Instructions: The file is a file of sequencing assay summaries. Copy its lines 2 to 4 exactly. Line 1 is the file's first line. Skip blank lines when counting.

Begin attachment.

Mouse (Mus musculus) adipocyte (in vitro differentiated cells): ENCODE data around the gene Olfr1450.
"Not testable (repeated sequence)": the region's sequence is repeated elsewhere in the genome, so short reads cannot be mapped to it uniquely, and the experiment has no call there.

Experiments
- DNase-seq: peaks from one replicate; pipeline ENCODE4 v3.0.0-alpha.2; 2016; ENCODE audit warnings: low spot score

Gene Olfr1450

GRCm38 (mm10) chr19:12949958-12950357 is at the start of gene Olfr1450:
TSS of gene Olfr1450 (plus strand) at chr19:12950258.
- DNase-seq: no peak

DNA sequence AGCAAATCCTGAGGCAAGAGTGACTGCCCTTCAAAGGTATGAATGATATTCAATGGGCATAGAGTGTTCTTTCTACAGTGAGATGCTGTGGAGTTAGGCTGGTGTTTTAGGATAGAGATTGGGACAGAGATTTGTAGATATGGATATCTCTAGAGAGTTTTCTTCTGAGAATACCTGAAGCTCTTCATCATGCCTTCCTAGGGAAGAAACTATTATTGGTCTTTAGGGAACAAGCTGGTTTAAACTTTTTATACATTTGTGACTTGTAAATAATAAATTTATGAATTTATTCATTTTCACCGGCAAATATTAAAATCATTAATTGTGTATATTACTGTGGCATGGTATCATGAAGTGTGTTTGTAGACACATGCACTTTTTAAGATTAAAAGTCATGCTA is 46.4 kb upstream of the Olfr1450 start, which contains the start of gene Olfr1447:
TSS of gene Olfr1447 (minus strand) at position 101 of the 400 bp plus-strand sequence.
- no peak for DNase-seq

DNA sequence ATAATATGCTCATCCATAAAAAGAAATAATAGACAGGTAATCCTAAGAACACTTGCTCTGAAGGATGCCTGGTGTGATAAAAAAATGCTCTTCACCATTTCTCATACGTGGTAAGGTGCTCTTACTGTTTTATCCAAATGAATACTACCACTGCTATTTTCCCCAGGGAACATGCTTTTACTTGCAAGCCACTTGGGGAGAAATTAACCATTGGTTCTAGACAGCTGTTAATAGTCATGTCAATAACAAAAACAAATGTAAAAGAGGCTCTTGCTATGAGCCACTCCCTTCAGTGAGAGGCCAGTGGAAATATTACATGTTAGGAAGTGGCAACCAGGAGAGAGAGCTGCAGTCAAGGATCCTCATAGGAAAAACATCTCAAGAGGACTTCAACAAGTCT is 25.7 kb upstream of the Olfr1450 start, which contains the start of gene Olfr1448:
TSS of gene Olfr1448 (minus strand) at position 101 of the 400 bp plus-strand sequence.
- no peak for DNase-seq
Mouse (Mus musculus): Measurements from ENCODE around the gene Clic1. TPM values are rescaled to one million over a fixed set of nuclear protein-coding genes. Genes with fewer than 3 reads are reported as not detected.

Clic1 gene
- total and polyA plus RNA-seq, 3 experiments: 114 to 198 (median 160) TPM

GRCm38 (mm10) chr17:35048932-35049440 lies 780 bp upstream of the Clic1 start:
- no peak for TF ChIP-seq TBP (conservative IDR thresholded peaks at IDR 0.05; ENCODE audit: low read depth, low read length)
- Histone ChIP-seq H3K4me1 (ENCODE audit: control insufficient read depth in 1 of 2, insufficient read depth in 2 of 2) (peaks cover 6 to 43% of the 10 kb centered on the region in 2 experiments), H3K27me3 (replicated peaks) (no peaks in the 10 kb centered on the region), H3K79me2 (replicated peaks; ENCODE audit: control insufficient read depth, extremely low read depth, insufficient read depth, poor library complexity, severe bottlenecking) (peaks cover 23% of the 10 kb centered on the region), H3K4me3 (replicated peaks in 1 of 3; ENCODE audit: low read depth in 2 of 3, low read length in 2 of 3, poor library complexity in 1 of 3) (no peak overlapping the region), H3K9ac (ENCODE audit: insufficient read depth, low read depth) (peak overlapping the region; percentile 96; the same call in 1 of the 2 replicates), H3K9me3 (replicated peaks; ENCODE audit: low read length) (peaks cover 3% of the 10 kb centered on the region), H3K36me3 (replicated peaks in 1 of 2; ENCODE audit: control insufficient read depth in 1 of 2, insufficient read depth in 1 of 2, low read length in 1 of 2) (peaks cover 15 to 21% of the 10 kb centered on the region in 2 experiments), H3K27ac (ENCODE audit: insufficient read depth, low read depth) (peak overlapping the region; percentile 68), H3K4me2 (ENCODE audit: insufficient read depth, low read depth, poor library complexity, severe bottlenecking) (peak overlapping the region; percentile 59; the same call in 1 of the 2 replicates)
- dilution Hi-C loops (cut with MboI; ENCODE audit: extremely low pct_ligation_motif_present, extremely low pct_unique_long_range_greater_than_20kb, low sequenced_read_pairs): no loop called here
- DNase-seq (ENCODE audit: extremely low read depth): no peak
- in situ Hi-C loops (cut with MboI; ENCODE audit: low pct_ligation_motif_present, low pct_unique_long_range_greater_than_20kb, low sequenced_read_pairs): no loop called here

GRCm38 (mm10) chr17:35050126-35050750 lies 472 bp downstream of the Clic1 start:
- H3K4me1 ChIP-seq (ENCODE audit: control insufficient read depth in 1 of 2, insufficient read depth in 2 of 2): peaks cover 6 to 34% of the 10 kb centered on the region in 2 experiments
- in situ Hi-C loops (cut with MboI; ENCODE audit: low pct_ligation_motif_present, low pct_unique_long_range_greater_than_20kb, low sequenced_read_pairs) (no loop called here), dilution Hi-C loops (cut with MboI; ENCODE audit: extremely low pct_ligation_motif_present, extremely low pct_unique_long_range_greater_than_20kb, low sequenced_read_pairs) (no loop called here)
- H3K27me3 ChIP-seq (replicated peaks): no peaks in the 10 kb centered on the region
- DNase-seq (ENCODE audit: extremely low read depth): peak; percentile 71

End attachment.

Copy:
"Not testable (repeated sequence)": the region's sequence is repeated elsewhere in the genome, so short reads cannot be mapped to it uniquely, and the experiment has no call there.

Experiments
- DNase-seq: peaks from one replicate; pipeline ENCODE4 v3.0.0-alpha.2; 2016; ENCODE audit warnings: low spot score